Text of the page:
“Ferenczi pointed out…that homosexual men exaggerate their heterosexuality as a ‘defense’ against their homosexuality. I shall attempt to show that women who wish for masculinity may put on a mask of womanliness to avert anxiety and the retribution feared from men” (p.35).
The phenomenon under notice here is that homosexual men may not look or express themselves differently then heterosexual men, instead they will appear the same. “This lack of an overt differentiating style or appearance may be diagnosed as a symptomatic “defense” only because the gay man in question does not conform to the idea the homosexual that the analyst has drawn and sustained from cultural stereotypes” (p.51). The supposed “exaggeration” in the homosexual man, in Lacanian terms, could be him publically expressing those masculine attributes in order to own and have the Phallus. The “mask” of the woman who desires to be masculine could be interpreted as an effort to renounce the “having” of a Phallus
Overall, Rivere argues that femininity is taken on by a woman who “wishes for masculinity” but fears for the retributive consequences of taking on the public appearance of masculinity. Meanwhile the homosexual male takes on masculinity in an attempt to hide from himself an ostensible femininity. (p.51). This links to ideas of how females are expected to be feminine and males masculine whilst both sharing heterosexual desire. Rivere suggests that by playing up to such ‘norms’ certain stereotypical behaviors and gestures could be used as a form of trickery or “mask” to subvert conforms. This is helpful to Butler’s theories. People expect and assume that the gender and appearance public bodies portray to the world are naturally and express the individuals sexuality. Due to biological tendencies and cultural ‘norms’ this is all understood within a heterosexual frame where women will be feminine and attracted toward men and vice versa, but obviously not all can be revealed upon appearance alone. Males who appear masculine and strong may in fact be very feminine and heterosexual. By not conforming to homosexual stereotypes, the gay man is challenging what it really means to be masculine.
Butler next considers the concepts of Freud. Sigmund Freud attempted to maintain the position that both constitutional or biological factors and experiential or cultural factors interact vigorously to produce both ‘normal’ and ‘neurotic’ behaviour. Butler revises Freud’s psychoanalytic explanation of mourning and melancholia, which loss prompts the ego to incorporate attributes of the lost loved ones, in which, in other words, cathexis becomes identification. Both Riviere and Freud center their texts on the Oedipal story.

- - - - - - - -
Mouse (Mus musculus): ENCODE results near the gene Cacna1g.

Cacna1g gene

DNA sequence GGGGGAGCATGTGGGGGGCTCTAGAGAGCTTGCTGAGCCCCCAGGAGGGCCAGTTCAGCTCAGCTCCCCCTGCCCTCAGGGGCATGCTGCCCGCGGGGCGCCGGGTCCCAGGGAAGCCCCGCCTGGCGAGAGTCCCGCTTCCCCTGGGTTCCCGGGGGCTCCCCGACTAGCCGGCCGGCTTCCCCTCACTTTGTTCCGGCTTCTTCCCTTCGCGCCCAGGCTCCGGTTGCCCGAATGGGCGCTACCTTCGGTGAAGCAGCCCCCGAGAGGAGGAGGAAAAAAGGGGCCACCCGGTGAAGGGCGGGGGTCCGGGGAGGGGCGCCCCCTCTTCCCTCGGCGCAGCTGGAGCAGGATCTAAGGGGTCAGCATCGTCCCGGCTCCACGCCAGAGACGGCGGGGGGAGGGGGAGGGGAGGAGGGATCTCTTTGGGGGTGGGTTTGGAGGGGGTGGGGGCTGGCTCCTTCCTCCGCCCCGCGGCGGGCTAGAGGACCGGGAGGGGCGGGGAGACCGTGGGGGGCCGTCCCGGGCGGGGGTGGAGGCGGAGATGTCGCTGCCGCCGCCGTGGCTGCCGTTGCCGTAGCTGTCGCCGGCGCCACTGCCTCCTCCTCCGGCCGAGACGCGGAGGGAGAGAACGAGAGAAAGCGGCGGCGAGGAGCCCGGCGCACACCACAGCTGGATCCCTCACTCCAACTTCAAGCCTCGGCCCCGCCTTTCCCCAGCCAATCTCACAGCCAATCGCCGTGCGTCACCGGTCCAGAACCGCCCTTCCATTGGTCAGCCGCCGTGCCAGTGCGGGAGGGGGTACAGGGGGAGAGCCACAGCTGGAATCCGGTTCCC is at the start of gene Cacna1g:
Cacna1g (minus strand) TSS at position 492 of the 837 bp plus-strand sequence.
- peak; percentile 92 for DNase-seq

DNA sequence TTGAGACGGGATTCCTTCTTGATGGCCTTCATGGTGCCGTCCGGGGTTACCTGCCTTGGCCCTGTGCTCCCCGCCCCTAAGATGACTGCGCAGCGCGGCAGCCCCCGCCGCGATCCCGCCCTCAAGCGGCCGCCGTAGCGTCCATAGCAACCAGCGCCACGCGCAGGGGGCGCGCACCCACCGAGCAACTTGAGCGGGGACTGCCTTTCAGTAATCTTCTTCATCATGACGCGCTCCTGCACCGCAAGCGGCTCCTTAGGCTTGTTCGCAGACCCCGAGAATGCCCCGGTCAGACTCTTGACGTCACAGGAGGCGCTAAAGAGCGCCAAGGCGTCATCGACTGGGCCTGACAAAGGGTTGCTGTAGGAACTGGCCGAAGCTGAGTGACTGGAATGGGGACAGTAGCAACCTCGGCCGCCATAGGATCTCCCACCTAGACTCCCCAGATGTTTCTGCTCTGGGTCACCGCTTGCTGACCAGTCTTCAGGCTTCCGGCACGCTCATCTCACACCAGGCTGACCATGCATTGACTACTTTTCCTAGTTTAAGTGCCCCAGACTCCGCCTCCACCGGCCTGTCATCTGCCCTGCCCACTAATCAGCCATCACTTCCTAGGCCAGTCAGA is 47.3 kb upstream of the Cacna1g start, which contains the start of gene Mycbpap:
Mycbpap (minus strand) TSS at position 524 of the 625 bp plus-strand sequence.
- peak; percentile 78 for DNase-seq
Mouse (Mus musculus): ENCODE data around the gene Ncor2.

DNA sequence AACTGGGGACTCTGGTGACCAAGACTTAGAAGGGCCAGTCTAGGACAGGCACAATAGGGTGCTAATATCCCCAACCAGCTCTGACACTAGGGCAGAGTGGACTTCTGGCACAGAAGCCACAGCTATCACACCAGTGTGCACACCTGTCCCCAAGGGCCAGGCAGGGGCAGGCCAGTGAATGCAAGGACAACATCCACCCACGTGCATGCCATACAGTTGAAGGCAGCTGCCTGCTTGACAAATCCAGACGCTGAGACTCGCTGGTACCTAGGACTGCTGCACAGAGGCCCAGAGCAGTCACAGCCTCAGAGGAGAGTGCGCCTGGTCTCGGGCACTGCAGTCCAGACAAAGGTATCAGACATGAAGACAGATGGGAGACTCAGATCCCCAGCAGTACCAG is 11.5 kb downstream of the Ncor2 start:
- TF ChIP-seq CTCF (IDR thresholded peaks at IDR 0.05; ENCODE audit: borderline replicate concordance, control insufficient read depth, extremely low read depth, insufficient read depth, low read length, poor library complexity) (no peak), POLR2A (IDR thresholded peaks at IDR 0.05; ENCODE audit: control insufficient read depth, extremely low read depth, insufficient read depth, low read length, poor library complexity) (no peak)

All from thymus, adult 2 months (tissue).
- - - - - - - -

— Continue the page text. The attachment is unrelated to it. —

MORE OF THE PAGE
The Oedipus complex according to the psychoanalytic theory of Freud, are feelings or desires originating when a child, especially a son, unconsciously seeks sexual fulfillment with the parent of the opposite sex. The theory derives from the Sophocles’ tragic drama “Oedipus Rex” where the central character kills his father and marries the mother. Freud believed that children are filled with dark impulses, which are erotic in intent including simple activities such as breast-feeding and thumb sucking to Freud were seen as having a markedly sexual character.
In the Oedipus complex a boy around the age of three to five years old becomes fixated on his mother and desires to possess her exclusively. The child then competes with the father for maternal attention and in doing so views the father as an obstacle between its desire and it being fulfilled. The child then desires to remove the father in order for them to be with the mother exclusively. However, this desire is never fulfilled. The child’s experiences of an erotic attachment to one parent and hostility toward the other parent form an ensuing triangular tension.
Butler uses Freudian concepts to suggest that “gender identification is a kind of melancholia in which the sex of the prohibited object is internalized as a prohibition” (p.63) and therefore that same-sexed gender identification (e.g., the identification of the boy with the masculine gender) depends on an unresolved homosexual cathexis, a desire for the father, not the mother in the Oedipal myth. For Butler, “heterosexual melancholy is culturally instituted as the price of stable gender identities” (p.70) and for heterosexuality to remain stable, it demands the notion of homosexuality, which remains prohibited but necessarily within the bounds of culture.
The notion of the ‘heterosexual matrix’ presented by Butler suggests that there is a supposed and assumed contingency on a person’s sex, gender and sexuality which all function and are expressed within a compulsory heterosexual framework. This ‘norm’ has been naturalized so far that people no longer recognize or question it. Biological arguments, which rely heavily on human development and human reproduction also evidence how males and females are expected and supposedly innately desire the opposite sex and only function sufficiently within pair bonds. Feminine females and masculine males will share a mutual appeal for one another to ensure the human species continues. However, the existence of homosexuality, bisexuality, transgender and intersex present evidence that not all behaviors and desires are the result of these simple, biological tendencies.
Butler explains the notion of heterosexual matrix in her own words: “There’s a very specific notion of gender involved in compulsory heterosexuality: a certain view of gender coherence whereby what a person feels, how a person acts, and how a person expresses herself sexually is the articulation and consummation of a gender. It’s a particular causality and identity that gets established as gender coherence, which is linked to compulsory heterosexuality. It’s not any gender, or all gender, it’s that specific kind of coherent gender.”